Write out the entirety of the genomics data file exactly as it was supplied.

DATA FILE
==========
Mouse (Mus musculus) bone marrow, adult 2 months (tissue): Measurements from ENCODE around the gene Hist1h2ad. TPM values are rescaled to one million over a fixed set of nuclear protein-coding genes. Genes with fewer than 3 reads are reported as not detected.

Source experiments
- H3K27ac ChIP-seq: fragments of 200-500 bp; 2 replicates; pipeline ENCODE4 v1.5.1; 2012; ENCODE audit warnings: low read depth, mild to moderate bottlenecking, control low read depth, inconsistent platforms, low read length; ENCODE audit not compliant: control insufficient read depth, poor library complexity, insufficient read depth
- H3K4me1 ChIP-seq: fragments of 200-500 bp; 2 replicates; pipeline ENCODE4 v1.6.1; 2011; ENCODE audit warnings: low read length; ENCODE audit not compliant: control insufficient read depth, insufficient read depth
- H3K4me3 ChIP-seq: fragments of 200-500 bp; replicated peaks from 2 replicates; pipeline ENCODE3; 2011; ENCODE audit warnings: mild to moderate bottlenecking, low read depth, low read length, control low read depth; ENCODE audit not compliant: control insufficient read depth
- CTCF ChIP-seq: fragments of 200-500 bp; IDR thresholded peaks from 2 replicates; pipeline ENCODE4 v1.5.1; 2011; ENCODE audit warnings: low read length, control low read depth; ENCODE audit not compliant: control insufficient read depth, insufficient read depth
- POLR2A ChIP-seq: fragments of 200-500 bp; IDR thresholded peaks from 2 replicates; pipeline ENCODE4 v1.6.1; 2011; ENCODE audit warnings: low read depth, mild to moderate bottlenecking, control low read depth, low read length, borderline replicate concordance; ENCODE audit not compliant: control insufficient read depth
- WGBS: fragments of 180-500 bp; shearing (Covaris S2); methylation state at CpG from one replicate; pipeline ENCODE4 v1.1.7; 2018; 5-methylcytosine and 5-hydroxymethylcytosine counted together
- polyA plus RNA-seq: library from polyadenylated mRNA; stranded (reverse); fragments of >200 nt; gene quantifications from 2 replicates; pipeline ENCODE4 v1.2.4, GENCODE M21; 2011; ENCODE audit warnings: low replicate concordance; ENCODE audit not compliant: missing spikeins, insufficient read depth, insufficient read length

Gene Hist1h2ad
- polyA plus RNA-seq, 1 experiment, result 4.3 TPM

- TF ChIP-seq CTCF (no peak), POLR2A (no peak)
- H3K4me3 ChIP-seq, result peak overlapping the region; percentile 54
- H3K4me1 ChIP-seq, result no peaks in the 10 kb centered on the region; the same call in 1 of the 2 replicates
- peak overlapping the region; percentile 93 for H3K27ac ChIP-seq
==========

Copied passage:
Mouse (Mus musculus) bone marrow, adult 2 months (tissue): Measurements from ENCODE around the gene Hist1h2ad. TPM values are rescaled to one million over a fixed set of nuclear protein-coding genes. Genes with fewer than 3 reads are reported as not detected.

Source experiments
- H3K27ac ChIP-seq: fragments of 200-500 bp; 2 replicates; pipeline ENCODE4 v1.5.1; 2012; ENCODE audit warnings: low read depth, mild to moderate bottlenecking, control low read depth, inconsistent platforms, low read length; ENCODE audit not compliant: control insufficient read depth, poor library complexity, insufficient read depth
- H3K4me1 ChIP-seq: fragments of 200-500 bp; 2 replicates; pipeline ENCODE4 v1.6.1; 2011; ENCODE audit warnings: low read length; ENCODE audit not compliant: control insufficient read depth, insufficient read depth
- H3K4me3 ChIP-seq: fragments of 200-500 bp; replicated peaks from 2 replicates; pipeline ENCODE3; 2011; ENCODE audit warnings: mild to moderate bottlenecking, low read depth, low read length, control low read depth; ENCODE audit not compliant: control insufficient read depth
- CTCF ChIP-seq: fragments of 200-500 bp; IDR thresholded peaks from 2 replicates; pipeline ENCODE4 v1.5.1; 2011; ENCODE audit warnings: low read length, control low read depth; ENCODE audit not compliant: control insufficient read depth, insufficient read depth
- POLR2A ChIP-seq: fragments of 200-500 bp; IDR thresholded peaks from 2 replicates; pipeline ENCODE4 v1.6.1; 2011; ENCODE audit warnings: low read depth, mild to moderate bottlenecking, control low read depth, low read length, borderline replicate concordance; ENCODE audit not compliant: control insufficient read depth
- WGBS: fragments of 180-500 bp; shearing (Covaris S2); methylation state at CpG from one replicate; pipeline ENCODE4 v1.1.7; 2018; 5-methylcytosine and 5-hydroxymethylcytosine counted together
- polyA plus RNA-seq: library from polyadenylated mRNA; stranded (reverse); fragments of >200 nt; gene quantifications from 2 replicates; pipeline ENCODE4 v1.2.4, GENCODE M21; 2011; ENCODE audit warnings: low replicate concordance; ENCODE audit not compliant: missing spikeins, insufficient read depth, insufficient read length

Gene Hist1h2ad
- polyA plus RNA-seq, 1 experiment, result 4.3 TPM

- TF ChIP-seq CTCF (no peak), POLR2A (no peak)
- H3K4me3 ChIP-seq, result peak overlapping the region; percentile 54
- H3K4me1 ChIP-seq, result no peaks in the 10 kb centered on the region; the same call in 1 of the 2 replicates
- peak overlapping the region; percentile 93 for H3K27ac ChIP-seq